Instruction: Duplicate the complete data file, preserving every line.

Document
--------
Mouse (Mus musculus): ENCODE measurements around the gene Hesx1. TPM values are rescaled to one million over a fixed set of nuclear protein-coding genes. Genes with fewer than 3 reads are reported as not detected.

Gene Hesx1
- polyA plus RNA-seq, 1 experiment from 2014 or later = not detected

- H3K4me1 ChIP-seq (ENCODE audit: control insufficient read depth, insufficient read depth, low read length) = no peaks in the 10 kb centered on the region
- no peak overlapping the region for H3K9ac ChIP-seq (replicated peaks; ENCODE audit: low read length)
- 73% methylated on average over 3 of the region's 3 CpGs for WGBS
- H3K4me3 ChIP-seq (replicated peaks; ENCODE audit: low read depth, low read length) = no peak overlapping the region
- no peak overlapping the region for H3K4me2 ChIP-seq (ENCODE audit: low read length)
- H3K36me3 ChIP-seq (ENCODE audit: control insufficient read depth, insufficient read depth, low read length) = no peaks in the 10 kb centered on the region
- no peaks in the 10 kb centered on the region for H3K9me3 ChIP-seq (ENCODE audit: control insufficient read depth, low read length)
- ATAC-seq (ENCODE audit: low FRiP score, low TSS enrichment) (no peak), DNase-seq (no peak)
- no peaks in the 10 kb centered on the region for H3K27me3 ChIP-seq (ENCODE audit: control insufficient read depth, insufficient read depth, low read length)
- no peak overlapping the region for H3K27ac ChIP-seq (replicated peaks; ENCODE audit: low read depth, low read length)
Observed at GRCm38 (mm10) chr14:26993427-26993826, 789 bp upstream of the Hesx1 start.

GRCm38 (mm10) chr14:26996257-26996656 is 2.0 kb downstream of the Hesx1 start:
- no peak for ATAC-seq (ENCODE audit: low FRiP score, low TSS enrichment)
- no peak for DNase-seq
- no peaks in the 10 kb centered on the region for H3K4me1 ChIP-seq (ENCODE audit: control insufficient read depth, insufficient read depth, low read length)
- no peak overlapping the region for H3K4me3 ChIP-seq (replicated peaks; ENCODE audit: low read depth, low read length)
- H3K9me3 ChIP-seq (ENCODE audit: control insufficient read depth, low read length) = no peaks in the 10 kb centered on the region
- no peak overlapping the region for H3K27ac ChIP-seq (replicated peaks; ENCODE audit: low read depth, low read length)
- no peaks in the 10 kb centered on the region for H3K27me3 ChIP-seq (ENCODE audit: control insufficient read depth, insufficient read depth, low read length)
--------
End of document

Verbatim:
Mouse (Mus musculus): ENCODE measurements around the gene Hesx1. TPM values are rescaled to one million over a fixed set of nuclear protein-coding genes. Genes with fewer than 3 reads are reported as not detected.

Gene Hesx1
- polyA plus RNA-seq, 1 experiment from 2014 or later = not detected

- H3K4me1 ChIP-seq (ENCODE audit: control insufficient read depth, insufficient read depth, low read length) = no peaks in the 10 kb centered on the region
- no peak overlapping the region for H3K9ac ChIP-seq (replicated peaks; ENCODE audit: low read length)
- 73% methylated on average over 3 of the region's 3 CpGs for WGBS
- H3K4me3 ChIP-seq (replicated peaks; ENCODE audit: low read depth, low read length) = no peak overlapping the region
- no peak overlapping the region for H3K4me2 ChIP-seq (ENCODE audit: low read length)
- H3K36me3 ChIP-seq (ENCODE audit: control insufficient read depth, insufficient read depth, low read length) = no peaks in the 10 kb centered on the region
- no peaks in the 10 kb centered on the region for H3K9me3 ChIP-seq (ENCODE audit: control insufficient read depth, low read length)
- ATAC-seq (ENCODE audit: low FRiP score, low TSS enrichment) (no peak), DNase-seq (no peak)
- no peaks in the 10 kb centered on the region for H3K27me3 ChIP-seq (ENCODE audit: control insufficient read depth, insufficient read depth, low read length)
- no peak overlapping the region for H3K27ac ChIP-seq (replicated peaks; ENCODE audit: low read depth, low read length)
Observed at GRCm38 (mm10) chr14:26993427-26993826, 789 bp upstream of the Hesx1 start.

GRCm38 (mm10) chr14:26996257-26996656 is 2.0 kb downstream of the Hesx1 start:
- no peak for ATAC-seq (ENCODE audit: low FRiP score, low TSS enrichment)
- no peak for DNase-seq
- no peaks in the 10 kb centered on the region for H3K4me1 ChIP-seq (ENCODE audit: control insufficient read depth, insufficient read depth, low read length)
- no peak overlapping the region for H3K4me3 ChIP-seq (replicated peaks; ENCODE audit: low read depth, low read length)
- H3K9me3 ChIP-seq (ENCODE audit: control insufficient read depth, low read length) = no peaks in the 10 kb centered on the region
- no peak overlapping the region for H3K27ac ChIP-seq (replicated peaks; ENCODE audit: low read depth, low read length)
- no peaks in the 10 kb centered on the region for H3K27me3 ChIP-seq (ENCODE audit: control insufficient read depth, insufficient read depth, low read length)